- The Washington Times - Wednesday, December 19, 2018

An abrupt U.S. withdrawal from Syria will have major spillover effects on a number of players in the conflict, including Iran, but the biggest short-term impact is likely to be felt by Syria’s Kurdish minority, who have provided critical help in the fight against the Islamic State but rely on American protection for their survival in the war zone.

President Trump’s announcement Wednesday on the pullout came just days after Turkey said it was poised to carry out a major offensive against Kurdish groups inside Syria that Ankara deems as terrorists, even though the U.S. relied on the groups for years to battle the Islamic State.

Middle East watchers from across the political spectrum warned the consequences will be grave for Kurds who believed their front-line efforts in the bloody ground war against the jihadists meant Washington would have their backs in the Syrian civil war endgame.

“At the local level, withdrawal means the U.S. has sold out on the Kurds, with a Turkish escalation in northern Syria,” said Mona Alami, a nonresident senior fellow with the Atlantic Council’s Rafik Hariri Center for the Middle East.

The Trump administration has responded cautiously over the past week to warnings from Turkish President Recep Tayyip Erdogan of an looming military offensive against the Kurdish People’s Protection Units (YPG) and the Syrian Democratic Forces (SDF).



Mr. Erdogan claims the two groups have deep links to the separatist Kurdistan Workers’ Party (PKK) inside Turkey, which both Washington and Ankara have long designated as a terrorist organization fighting the government of Turkey, a NATO ally. U.S. officials say Mr. Trump sought to deter Mr. Erdogan’s plans for an offensive during a December 14 phone call. However, the administration’s special envoy for Syria, James Jeffrey, a former U.S. ambassador to Turkey, suggested after the call that Washington’s backing for Kurds in Syria has been transactional in recent years — and that the groups should now be prepared to “become part of the fabric of a changed Syrian society.”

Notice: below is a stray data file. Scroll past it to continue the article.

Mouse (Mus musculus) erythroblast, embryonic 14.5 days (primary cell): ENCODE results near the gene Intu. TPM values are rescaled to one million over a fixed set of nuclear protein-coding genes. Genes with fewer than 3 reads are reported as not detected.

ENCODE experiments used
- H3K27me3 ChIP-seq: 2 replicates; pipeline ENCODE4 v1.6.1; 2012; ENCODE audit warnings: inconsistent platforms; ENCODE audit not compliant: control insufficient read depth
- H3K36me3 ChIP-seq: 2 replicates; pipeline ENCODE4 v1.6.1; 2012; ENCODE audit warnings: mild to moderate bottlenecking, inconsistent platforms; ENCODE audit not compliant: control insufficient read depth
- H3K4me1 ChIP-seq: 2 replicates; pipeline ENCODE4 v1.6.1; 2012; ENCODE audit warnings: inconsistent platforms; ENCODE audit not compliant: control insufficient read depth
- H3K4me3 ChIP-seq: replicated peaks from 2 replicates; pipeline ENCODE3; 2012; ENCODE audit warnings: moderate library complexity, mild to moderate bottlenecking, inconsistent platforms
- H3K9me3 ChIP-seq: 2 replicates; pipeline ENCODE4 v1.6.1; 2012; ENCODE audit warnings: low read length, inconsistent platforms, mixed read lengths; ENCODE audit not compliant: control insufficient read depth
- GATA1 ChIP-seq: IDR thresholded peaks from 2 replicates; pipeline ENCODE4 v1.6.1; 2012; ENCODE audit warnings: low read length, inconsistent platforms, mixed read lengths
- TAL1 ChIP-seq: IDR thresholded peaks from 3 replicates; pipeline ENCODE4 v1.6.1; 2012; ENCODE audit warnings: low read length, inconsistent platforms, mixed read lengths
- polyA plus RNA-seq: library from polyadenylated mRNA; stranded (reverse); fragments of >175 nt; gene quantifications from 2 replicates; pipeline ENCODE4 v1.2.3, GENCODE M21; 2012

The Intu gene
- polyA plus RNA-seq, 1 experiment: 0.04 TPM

Speaking at the Atlantic Council in Washington this week, Mr. Jeffery said American alignment with both the YPG and SDF and YPG had been for “a specific goal: which is the defeat of [the Islamic State].”

Several analysts said the Syrian Kurds, who had held out hope for some for an autonomous or independent state in a post-war Syria, now are at the mercy of the regime of Syrian President Bashar Assad, which may seek to punish the Kurds for working with Washington in recent years.

“This is a big win for Assad, who will be able to reclaim some 25 percent of [Syrian] territory remaining in the hands of the SDF,” said Ms. Alami in remarks circulated to journalists on Wednesday.

Others, including some key Republicans on Capitol Hill, went further.

“An American withdrawal will put the Kurds and all those who came to America’s aid in destroying [Islamic State] at tremendous risk,” Sen. Lindsey Graham, South Carolina Republican said in a statement. ” … It will make it more difficult to recruit future partners willing to confront radical Islam,” he said.

Council on Foreign Relations head Richard Haass expressed hope that the U.S. withdrawal would not be “unconditional.”

“It would be strategically and morally wrong to leave Syrian Kurds to their fate vs. Turkey,” he said.

Mr. Trump’s announcement Wednesday also raised the ire of conservative hard-liners on Iran, several of whom cited National Security Adviser John R. Bolton’s recent promise that U.S. troops would remain inside Syria as long as Iran and Iranian proxy forces remained active there. Both Iran and Russia have provided critical military support to the Assad government in turning the tide in the seven-year civil war.

“We’re not going to leave as long as Iranian troops are outside Iranian borders and that includes Iranian proxies and militias,” Mr. Bolton said in September.

While Defense Secretary James Mattis said at the time that U.S. forces were actually in Syria “for one purpose defeating [the Islamic State],” Mr. Bolton’s comments were seen as a signal that the administration was committed to halting escalating Iranian proxy activity in Syria — activity that has set Israeli nerves on edge in recent years.

Mark Dubowitz, a top Mideast analyst at the hawkish Foundation for Defense of Democracies think tank in Washington, said a U.S. withdrawal from Syria would be a “gift” to Iran and Russia.

“The departure,” Mr. Dubowitz said in remarks circulated to reporters, “would be an open path for Iran to continue its hegemonic activities in the Middle East.”

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